Madison Foods and Early Soyfoods. In 1907 Ellen White had said, "It would be a great advantage to the school at Madison if a food factory were put into operation in connection with the work of the school." In 1917 a large health food plant in nearby Amqui-Edgefield (now Edenwold), formerly run by the Southern Union Conference of the Adventist church and then by Jethro Kloss, went out of business. The building and equipment were purchased and rebuilt on the Madison campus. The company reopened in 1918 as Madison Foods. Mrs. Nellie Druillard (affectionately called "Mother D"), a remarkable red-haired Scotch lady and Sutherland's aunt (who lived to be 95), became manager and treasurer of Madison Foods in the early days. Mr. and Mrs. Andrew Wheeler were the first in charge of food production. By July 1919 the little plant, run by students and teachers, was producing healthful vegetarian foods for the dining hall, the sanitarium, and the commercial market: nut meat, crackers, and peanut butter. It also canned many of the fruits and vegetables grown on the school's farms. In February 1919 The Madison Survey wrote, "The school at Madison has its experience raising soybeans . . . We are doing our part through farm and food factory to feed the world." Clearly, their view of what they were doing was not provincial.
It is not clear how Madison first came to know about soybeans. It may have been through Dr. Harry Miller, who had tasted tofu in 1903 in Japan, or through Dr. Kellogg (Dr. Sutherland's good friend), who first mentioned soyfoods in 1917, or through Adventist missionaries returning from East Asia, or through the local county agricultural extension service or the USDA. The Madison Survey of 5 March 1919 reported that from 1917-1919 the school did experiments growing many varieties of soybeans. The "soy lima bean," or Hito, was found to be an exceptionally good edible-type soybean, which was served in the fresh green form and gave a high yield. The green beans were as large as a small lima; they were considered to be the mildest and best flavored of all soybeans tested. Other good varieties were the Haberlandt, Ito San, Manchu, Illini, and Mammoth. In May of 1919 William Morse of the USDA had sent the farm 90 pounds of the "soy lima beans" (which he introduced to the US; this was the largest amount sent to anyone outside government experiment stations) and 15 pounds of the Mammoth, which were reported to cook soft by boiling at atmospheric pressure for only 20 minutes, as compared to 3-6 hours for most other soybeans. In October 1919 Morse spent the day at Madison; soy lima beans were served for dinner. Over the years the school continued to grow a few acres for fresh green soybeans but after 1930 all the beans used in commercial soyfoods were purchased from outside sources.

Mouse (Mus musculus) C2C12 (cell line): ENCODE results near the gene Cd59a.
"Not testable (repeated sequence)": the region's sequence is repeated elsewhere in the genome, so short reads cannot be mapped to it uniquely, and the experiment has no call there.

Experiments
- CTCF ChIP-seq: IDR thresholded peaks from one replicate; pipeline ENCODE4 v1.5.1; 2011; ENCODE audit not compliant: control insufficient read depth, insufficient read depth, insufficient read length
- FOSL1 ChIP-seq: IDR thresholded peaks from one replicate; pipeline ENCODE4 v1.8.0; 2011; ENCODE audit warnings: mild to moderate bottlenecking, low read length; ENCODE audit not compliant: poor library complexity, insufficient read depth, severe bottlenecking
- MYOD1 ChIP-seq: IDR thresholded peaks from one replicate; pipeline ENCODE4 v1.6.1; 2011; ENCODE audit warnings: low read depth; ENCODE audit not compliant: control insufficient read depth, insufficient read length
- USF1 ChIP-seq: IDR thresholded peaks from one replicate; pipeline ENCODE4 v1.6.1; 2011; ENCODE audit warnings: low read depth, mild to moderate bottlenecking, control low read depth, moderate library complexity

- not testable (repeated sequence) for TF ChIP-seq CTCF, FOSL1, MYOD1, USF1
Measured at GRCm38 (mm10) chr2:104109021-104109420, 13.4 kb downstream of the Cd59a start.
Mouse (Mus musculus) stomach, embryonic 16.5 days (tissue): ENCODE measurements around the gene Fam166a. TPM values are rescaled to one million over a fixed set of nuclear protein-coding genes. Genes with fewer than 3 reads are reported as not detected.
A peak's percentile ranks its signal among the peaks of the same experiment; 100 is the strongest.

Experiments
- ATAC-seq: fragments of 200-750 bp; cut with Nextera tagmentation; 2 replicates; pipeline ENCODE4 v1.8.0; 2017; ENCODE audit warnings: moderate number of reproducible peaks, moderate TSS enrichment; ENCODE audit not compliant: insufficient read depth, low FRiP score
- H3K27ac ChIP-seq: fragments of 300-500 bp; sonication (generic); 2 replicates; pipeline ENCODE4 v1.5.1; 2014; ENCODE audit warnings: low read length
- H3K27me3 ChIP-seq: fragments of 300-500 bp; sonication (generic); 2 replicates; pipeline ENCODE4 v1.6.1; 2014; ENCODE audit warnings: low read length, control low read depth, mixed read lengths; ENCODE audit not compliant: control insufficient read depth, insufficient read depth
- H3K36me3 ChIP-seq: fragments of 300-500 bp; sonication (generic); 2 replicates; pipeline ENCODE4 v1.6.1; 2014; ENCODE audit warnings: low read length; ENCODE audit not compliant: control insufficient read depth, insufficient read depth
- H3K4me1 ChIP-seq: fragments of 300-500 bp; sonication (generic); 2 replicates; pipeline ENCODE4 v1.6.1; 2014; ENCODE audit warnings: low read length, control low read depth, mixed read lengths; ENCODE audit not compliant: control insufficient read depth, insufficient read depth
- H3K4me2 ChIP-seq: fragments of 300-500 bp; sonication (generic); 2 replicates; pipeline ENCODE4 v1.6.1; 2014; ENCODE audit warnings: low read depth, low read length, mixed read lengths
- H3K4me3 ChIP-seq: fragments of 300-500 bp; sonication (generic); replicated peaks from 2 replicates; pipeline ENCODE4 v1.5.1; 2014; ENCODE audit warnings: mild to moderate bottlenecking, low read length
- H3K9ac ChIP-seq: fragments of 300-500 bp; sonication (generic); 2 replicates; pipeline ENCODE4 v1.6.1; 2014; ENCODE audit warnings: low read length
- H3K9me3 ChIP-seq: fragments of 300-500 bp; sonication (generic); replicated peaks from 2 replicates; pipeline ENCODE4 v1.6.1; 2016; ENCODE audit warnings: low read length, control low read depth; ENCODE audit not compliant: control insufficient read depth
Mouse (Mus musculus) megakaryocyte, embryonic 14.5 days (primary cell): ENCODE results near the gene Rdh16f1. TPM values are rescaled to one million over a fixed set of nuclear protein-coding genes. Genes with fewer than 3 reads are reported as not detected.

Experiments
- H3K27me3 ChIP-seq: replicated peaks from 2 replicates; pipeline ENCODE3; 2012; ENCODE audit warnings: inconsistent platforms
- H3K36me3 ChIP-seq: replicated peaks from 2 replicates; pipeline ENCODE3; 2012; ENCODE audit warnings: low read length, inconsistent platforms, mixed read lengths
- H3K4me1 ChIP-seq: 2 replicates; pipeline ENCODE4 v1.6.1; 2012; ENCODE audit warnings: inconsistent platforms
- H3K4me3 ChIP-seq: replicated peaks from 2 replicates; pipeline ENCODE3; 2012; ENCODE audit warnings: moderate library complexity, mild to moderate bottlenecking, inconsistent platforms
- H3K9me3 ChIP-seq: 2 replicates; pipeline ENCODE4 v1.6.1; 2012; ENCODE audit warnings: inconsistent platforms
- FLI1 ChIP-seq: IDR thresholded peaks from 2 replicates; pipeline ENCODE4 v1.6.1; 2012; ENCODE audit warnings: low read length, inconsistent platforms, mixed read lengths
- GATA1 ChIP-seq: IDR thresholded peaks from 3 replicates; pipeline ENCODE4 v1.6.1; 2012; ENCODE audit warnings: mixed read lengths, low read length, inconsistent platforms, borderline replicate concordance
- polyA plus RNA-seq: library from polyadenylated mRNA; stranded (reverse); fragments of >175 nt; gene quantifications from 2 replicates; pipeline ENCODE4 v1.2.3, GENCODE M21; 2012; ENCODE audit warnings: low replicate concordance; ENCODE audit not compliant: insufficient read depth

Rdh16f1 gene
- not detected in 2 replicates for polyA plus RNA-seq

By March 1922 Madison Foods was producing its first commercial soyfood, called Soy Bean Meat. This was apparently America's first soy-based meat analog. It is not clear what the ingredients were or how it was made. In July 1922 the second soyfood was introduced; plain canned soybeans. At this time the food factory also produced two other meat substitutes (Nut Meat and Savory Meat), plus 100% whole wheat bread, Malta (a grain sweetener), and Bran Crackers. The newspaper wrote, "Our health foods have been made for the benefit of suffering humanity. Many more should be engaged in making such foods."
Interest in soyfoods increased greatly started in 1929, in part through the efforts of Miss Frances Dittes and Perry Webber. By May 1929 fresh soymilk and tofu were being served occasionally in the dining hall and sanitarium, and soymilk was used in place of water in some yeasted breads. On May 15 the newspaper wrote, "We are just beginning to discover the real value to human beings of this legume imported from Asia. The soy-bean with nuts will supply everything we have been obtaining from milk and flesh foods. And the danger that lurks in the products of diseased animals is entirely eliminated by the use of soy-bean products." (It was noted that cow's milk was frequently a carrier for tuberculosis and typhoid fever.) There followed recipes for Soy-bean Milk, Soy-bean Cheese (tofu), Soy-bean Omelet, Soy-bean in Tomato Sauce, Cream of Soy-bean Soup, and Soy-bean Salad. The June ?? 1929 issue of The Madison Survey gave a more detailed recipe for making tofu with rennet or lactic acid as curding agents, followed by recipes for using tofu in a Savory Loaf, Soy Loaf, Jellied Soy Salad, and Tomato Soy Salad with Tofu-Mayonnaise Dressing. Also given were recipes using soy puree in Lentil-Soy Loaf and Vegetable Roast. In September 1929 Madison Foods published its first pamphlet of soyfood recipes, including Tomato Pineapple Cheese Salad, Jellied Soy Salad, Waldorf Cheese Salad, Almond and Soy Salad, Tomato and Soy Salad, and Pineapple and Soy Cheese Salad . . . each containing tofu.
All of these foods played a key role in Madison's lacto-ovo vegetarian diet. Sutherland, like his close friends Ellen White and Dr. J.H. Kellogg, believed strongly that a diet free of flesh foods is the best and healthiest in every way. In all of the colleges of which he had been president, he had established such a diet. The Madison students, however, had raised cows for milk (they had 34 cows in 1930) and chickens for eggs, although these played an ever smaller role in the diet as it was discovered how to make "meat, milk, and cheese" from the versatile soybean.